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ToughDiamond
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15 Jun 2020, 5:01 pm

Hyperfocussing on this computer seems to have pervaded my entire existence these days, so I know what you mean, OP.

I comfort myself by remembering that when something important enough comes along, I seem able to break away from the computer. My wife urgently needed my help last night, and I just shut the computer lid and rallied to the cause. I didn't like it much but I got over it in seconds, without saying anything negative. Frankly I'd have felt a lot worse about myself if I'd ignored her, and what the hell? I'm not doing anything that can't be postponed, it's just my sticky brain.

It's a shame yours is a tablet, presumably with a battery that can't be removed. I've considered removing the battery from my laptop and setting up a mains timer so the juice would cut out and I'd be effectively interrupted. I might do it if I get concerned enough about my appalling habit. A tad drastic though, and probably very annoying.

That time-limiting software idea sounds promising. Also in my case I've found the hibernate-on-closing-lid very useful. It doesn't waste power if I'm a long time returning, and everything is restored to where it was when I left off. I'm still getting used to that after a couple of years - something inside still can't believe I won't lose something if I use it.

Timers have limited value in my case too. The best compromise I've been able to get is one that plays an mp3 I created myself - instead of just firing off a sudden alarm (which I'd probably just silence and then carry on, intending to break off in a few more minutes but forgetting to), it's a reasonably gentle bell sound that fades up over the course of half a minute or so, then fades out again, then I get about 4 minutes of silence and it does it again, and repeats like that till I dismiss it. That alerts me more gently and persistently than a simple alarm. It's better, but depending on how locked into the computer I am, it's sometimes not enough and then it cycles round and round while I just resent the interference and continue, though it usually gets through in the end. I'm planning to make another mp3 that has some kind of audible cue to tell me how many times it's cycled round, in the hope that my motivation to break off will increase with the number of repetitions.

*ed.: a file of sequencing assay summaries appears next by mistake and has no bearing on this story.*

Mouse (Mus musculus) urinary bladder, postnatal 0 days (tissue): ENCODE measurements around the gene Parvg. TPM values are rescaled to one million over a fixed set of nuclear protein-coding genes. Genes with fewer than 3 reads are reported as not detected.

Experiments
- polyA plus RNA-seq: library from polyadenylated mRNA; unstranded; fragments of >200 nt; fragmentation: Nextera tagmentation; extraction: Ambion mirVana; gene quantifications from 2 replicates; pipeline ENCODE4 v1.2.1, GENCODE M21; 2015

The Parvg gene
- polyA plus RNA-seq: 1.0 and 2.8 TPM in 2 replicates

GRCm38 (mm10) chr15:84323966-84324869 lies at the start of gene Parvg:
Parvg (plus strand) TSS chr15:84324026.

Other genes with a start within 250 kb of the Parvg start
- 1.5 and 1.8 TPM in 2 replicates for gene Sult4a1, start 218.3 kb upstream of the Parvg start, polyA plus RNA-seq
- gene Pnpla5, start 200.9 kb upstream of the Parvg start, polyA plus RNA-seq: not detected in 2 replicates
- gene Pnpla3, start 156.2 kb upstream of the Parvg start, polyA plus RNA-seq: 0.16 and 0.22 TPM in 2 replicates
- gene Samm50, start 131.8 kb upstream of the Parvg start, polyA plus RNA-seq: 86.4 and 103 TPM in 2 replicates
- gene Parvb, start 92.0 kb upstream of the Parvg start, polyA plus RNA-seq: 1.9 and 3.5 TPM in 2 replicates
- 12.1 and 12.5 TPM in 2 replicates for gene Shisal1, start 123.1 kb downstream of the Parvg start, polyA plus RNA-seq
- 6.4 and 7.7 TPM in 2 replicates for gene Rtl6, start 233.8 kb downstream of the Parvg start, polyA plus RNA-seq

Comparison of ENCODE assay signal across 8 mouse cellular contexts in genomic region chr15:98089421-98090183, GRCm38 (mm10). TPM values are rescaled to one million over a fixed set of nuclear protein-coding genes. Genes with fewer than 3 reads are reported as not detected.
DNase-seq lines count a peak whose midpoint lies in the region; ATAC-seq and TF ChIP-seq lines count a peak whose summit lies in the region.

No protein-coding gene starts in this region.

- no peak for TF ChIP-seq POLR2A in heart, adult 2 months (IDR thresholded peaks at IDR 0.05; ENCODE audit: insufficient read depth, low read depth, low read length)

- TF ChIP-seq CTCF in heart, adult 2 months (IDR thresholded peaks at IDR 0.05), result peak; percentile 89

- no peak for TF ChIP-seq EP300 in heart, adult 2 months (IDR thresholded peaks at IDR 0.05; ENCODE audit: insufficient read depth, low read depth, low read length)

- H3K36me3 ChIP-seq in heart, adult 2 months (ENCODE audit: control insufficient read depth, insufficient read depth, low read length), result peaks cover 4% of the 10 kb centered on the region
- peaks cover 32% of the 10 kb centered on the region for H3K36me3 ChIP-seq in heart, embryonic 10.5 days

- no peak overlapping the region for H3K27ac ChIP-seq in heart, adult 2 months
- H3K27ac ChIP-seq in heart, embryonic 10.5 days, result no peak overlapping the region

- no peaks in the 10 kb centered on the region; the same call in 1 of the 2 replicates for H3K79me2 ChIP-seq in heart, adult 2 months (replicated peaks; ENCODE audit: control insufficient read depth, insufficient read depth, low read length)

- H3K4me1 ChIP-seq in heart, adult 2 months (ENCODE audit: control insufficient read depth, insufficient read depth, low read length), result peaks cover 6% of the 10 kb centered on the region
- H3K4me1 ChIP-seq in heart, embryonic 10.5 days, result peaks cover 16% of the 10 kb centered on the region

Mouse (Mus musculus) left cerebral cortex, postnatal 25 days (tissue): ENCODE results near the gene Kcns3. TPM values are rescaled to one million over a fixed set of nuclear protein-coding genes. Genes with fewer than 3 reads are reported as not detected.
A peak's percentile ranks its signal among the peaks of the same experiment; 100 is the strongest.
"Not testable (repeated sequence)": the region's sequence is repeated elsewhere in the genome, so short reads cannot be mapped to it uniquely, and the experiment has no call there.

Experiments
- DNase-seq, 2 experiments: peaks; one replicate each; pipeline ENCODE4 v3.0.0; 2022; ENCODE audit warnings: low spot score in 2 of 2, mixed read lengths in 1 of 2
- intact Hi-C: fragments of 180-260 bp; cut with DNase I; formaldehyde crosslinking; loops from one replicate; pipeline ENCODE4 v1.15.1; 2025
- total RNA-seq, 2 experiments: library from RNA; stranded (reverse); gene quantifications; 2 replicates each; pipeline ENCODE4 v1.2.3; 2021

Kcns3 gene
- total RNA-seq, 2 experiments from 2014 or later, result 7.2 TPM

But there's no such thing as "French without tears" and I suppose I have to choose between indulging in my computer activities and getting something else done. The tension comes from not resolving that - if I just accepted that messing about on a computer is what I do, it wouldn't be so bad. If I accepted that I'm not going to let it take over my life, that wouldn't be so bad either. But I'm in the middle, not being able to accept either but somehow insisting I can have my cake and eat it.

As well as knowing that when it's important I can break away, it's also comforting to know that if I don't do much else, my world doesn't really collapse. The outside world will apply increasing pressure on me to pay it some attention if it's important enough. I won't starve to death and the bills will be paid. There was a quote once about a perfect flower, that a person could spend their whole life looking for it and it would not be a wasted life. Who's to say what a wasted life is anyway, but the one who lives it? Which brings me back to the dilemma, I don't know for sure if I should spend so much time with my computer or not. I sense I should break away from it more often, but I don't know.